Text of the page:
Presumptive Republican presidential nominee Mitt Romney’s selection of Congressman Paul Ryan (R-Wisconsin) as his running mate this past weekend has provided plenty of fodder for discussions about the role of the US government. Unlike Romney, who has often declined to provide specifics about policies he’d pursue as president, Ryan has been very clear about what he thinks the government should do. As chair of the House Budget Committee, Ryan authored the “Path to Prosperity” budget proposal that the House passed earlier this year.
The New Yorker’s Ryan Lizza describe Ryan’s evolution as a politician and charts the development of his budget proposals. In 2010, Ryan released the “Roadmap to America’s Future” budget, which proposed replacing Medicare with a voucher programs and Medicaid with lump-sum grants to states that they could use as they pleased and called for shifting a portion of Social Security into private accounts. In 2011, Ryan released the “Path to Prosperity,” an updated version of the Roadmap that, Lizza explained, scrapped the more controversial components in order to win votes. Compared to President Obama’s 2013 budget, this version of Ryan’s budget would bring in $2 trillion less in tax revenues and spend $5.3 trillion less.
The Congressional Budget Office scores major legislative proposals and calculates how the federal budget will be affected for years in the future if the proposed changes are made. Proposals that aim to reduce the federal deficit will often specify that programs like Medicare and Medicaid can only grow at a certain rate relative to GDP, and that rate is usually significantly lower than the growth rate over the past several years. If you convert these programs into Medicare vouchers or Medicaid block grants, you can easily peg the annual growth to GDP in some way — e.g., say that they can only grow at GDP + 1% annually. In this scenario, unless healthcare costs stop growing as quickly as they have been, each year the gap between the value of the vouchers or grants and the cost of healthcare will get bigger.
That’s an important point when considering Ryan’s Roadmap, but his more recent budget proposal doesn’t include vouchers. Instead, the latest proposals from Obama and Ryan specify a Medicare growth rate of GDP +0.5% and have different plans for cutting Medicare expenditures accordingly. Ezra Klein explains at Wonkblog:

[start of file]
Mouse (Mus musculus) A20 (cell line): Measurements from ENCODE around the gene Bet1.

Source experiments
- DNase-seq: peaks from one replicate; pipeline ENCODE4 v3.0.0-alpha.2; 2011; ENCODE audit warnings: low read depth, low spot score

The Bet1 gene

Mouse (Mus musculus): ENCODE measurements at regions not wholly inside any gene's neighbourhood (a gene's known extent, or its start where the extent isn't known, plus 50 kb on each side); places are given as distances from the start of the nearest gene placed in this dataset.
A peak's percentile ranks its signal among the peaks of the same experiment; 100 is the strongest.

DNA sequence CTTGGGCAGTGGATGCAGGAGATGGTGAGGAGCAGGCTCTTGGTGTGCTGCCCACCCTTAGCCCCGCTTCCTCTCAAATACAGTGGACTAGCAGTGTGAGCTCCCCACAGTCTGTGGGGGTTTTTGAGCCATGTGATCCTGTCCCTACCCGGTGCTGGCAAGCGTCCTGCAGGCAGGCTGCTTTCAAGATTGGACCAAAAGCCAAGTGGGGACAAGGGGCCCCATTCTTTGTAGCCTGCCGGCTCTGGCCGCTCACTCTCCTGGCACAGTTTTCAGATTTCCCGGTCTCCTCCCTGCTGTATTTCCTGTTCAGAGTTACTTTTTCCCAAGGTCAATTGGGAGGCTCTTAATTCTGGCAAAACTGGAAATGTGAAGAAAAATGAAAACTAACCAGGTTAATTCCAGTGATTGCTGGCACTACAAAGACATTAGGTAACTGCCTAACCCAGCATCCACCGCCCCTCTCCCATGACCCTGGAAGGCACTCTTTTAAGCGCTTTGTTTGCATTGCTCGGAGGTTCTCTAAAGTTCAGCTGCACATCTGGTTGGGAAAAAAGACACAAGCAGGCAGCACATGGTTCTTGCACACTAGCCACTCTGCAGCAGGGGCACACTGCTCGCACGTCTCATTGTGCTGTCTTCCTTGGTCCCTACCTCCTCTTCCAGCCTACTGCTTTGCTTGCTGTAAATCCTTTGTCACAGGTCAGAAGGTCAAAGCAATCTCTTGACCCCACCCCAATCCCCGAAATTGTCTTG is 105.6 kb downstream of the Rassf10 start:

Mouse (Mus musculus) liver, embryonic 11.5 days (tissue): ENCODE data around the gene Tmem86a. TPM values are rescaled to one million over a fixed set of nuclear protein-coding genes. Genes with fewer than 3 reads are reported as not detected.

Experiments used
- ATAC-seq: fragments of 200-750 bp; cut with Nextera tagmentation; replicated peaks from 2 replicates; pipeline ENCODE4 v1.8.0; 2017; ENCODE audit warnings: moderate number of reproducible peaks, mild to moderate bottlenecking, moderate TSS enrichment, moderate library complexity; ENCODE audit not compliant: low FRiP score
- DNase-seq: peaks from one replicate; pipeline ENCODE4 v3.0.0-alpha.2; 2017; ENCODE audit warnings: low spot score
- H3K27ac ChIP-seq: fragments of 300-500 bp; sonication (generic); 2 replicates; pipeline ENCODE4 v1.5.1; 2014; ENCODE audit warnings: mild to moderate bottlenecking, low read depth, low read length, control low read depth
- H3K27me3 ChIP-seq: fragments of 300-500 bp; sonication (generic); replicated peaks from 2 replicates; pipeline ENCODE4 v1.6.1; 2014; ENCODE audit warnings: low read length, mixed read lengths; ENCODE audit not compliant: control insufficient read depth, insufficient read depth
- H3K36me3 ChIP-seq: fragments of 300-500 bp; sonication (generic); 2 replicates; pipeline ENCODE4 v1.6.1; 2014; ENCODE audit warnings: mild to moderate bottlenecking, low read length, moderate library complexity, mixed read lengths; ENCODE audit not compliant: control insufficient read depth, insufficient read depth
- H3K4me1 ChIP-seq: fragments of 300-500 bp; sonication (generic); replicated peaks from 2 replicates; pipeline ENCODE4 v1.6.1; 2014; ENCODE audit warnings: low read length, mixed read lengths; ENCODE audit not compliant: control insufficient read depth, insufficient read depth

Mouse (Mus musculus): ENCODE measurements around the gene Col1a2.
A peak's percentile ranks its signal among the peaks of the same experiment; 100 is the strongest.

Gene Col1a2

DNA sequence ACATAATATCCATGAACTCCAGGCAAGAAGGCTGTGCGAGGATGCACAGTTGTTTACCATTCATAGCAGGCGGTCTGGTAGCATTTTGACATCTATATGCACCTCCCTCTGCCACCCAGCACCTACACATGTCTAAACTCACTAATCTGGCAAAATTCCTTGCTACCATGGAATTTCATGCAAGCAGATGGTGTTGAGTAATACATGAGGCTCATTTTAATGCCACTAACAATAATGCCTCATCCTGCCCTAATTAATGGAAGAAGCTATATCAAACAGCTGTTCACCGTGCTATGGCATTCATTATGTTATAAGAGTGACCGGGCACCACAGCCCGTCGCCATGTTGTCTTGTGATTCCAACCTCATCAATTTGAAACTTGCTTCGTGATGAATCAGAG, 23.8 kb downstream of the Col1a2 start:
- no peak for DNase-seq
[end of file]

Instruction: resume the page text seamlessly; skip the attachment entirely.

Ryan’s budget — which Romney has endorsed — keeps Obama’s cuts to Medicare [holding the Medicare growth rate to GDP + 0.5%], and both Ryan and Obama envision the same long-term spending path for Medicare. The difference between the two campaigns is not in how much they cut Medicare, but in how they cut Medicare.
Democrats believe the best way to reform Medicare is to leave the program intact but vastly strengthen its ability to pay for quality. Republicans believe the best way to reform Medicare is to fracture the system between private plans and traditional Medicare and let competition do its work.
It’s worth saying there’s no particularly good evidence for either option. Competition hasn’t worked very well in the health-care system. Indeed, Medicare currently includes private options through the Medicare Advantage program. The idea was these private, managed-care alternatives would be cheaper than traditional Medicare. As it turned out, they ended up costing about 20 percent more.
As for the pay-for-quality revolution that the Obama administration envisions, that hasn’t been proven at Medicare’s scale, either.
But, in a post earlier this year, Klein pointed out that the biggest cuts in Ryan’s 2013 budget aren’t to Medicare:
From reading the coverage, I get the sense that people think Ryan’s budget works something like this: It lowers taxes, cuts the deficit and pays for all that by cutting deep into Medicare. That’s wrong.
It’s Medicaid and other health spending, which includes the Affordable Care Act, where Ryan really brings down the hammer: That category falls by 1.25 percent of GDP. So Ryan’s cuts to health care for the poor are almost twice the size of his cuts to health care for the old.
And then there’s the “everything else” category, which includes defense spending, infrastructure, education and training, farm subsidies, income supports, veteran’s benefits, retraining, basic research, the federal workforce and much, much more. And this category of spending falls by 2.5 percent of GDP.
That’s a lot of numbers. But it’s also clarifying. The big cut here isn’t to health care for old people, though that gets the headlines. It’s to health care for poorer Americans. The biggest category of cuts is “everything else,” which shrinks to implausibly low levels, and Ryan, to my knowledge, has never detailed, even in broad strokes, how he gets it that low. But since he’s opposed to further defense cuts — he in fact raises spending on defense in the next 10 years — it seems inevitable that the non-defense side of “everything else” would have to shrink considerably, and that means cutting quite a bit from income supports and veterans’ benefits and infrastructure.
From his budget proposals, we can tell that Paul Ryan’s priorities include reducing the deficit and getting the federal government out of the business of ensuring that the elderly and the poor have healthcare and at least a small amount of income on which to live. That’s not a pathway to a future I want to live in.